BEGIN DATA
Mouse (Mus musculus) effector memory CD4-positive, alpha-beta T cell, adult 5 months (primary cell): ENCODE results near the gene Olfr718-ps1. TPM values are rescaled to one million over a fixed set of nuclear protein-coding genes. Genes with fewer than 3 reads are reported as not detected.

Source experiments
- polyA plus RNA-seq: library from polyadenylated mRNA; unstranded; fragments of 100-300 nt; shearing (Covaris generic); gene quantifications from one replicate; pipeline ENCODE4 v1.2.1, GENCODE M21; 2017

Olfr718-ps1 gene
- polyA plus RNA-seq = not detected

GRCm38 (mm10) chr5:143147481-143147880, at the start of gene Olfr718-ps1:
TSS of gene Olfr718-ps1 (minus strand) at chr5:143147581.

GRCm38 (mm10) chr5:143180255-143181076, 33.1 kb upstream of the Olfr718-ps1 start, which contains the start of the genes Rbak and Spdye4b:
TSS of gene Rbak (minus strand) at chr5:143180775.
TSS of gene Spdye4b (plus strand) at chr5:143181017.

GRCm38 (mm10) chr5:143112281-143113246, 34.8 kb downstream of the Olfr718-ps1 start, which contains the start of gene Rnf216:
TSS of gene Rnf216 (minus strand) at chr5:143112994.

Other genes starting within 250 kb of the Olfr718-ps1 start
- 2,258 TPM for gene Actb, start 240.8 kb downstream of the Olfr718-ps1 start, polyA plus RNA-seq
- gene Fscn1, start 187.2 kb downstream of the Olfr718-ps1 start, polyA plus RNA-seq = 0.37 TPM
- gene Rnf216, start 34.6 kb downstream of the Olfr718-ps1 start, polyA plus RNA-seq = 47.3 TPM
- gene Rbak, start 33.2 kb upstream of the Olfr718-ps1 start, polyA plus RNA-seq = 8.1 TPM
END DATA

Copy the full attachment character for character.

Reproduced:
Mouse (Mus musculus) effector memory CD4-positive, alpha-beta T cell, adult 5 months (primary cell): ENCODE results near the gene Olfr718-ps1. TPM values are rescaled to one million over a fixed set of nuclear protein-coding genes. Genes with fewer than 3 reads are reported as not detected.

Source experiments
- polyA plus RNA-seq: library from polyadenylated mRNA; unstranded; fragments of 100-300 nt; shearing (Covaris generic); gene quantifications from one replicate; pipeline ENCODE4 v1.2.1, GENCODE M21; 2017

Olfr718-ps1 gene
- polyA plus RNA-seq = not detected

GRCm38 (mm10) chr5:143147481-143147880, at the start of gene Olfr718-ps1:
TSS of gene Olfr718-ps1 (minus strand) at chr5:143147581.

GRCm38 (mm10) chr5:143180255-143181076, 33.1 kb upstream of the Olfr718-ps1 start, which contains the start of the genes Rbak and Spdye4b:
TSS of gene Rbak (minus strand) at chr5:143180775.
TSS of gene Spdye4b (plus strand) at chr5:143181017.

GRCm38 (mm10) chr5:143112281-143113246, 34.8 kb downstream of the Olfr718-ps1 start, which contains the start of gene Rnf216:
TSS of gene Rnf216 (minus strand) at chr5:143112994.

Other genes starting within 250 kb of the Olfr718-ps1 start
- 2,258 TPM for gene Actb, start 240.8 kb downstream of the Olfr718-ps1 start, polyA plus RNA-seq
- gene Fscn1, start 187.2 kb downstream of the Olfr718-ps1 start, polyA plus RNA-seq = 0.37 TPM
- gene Rnf216, start 34.6 kb downstream of the Olfr718-ps1 start, polyA plus RNA-seq = 47.3 TPM
- gene Rbak, start 33.2 kb upstream of the Olfr718-ps1 start, polyA plus RNA-seq = 8.1 TPM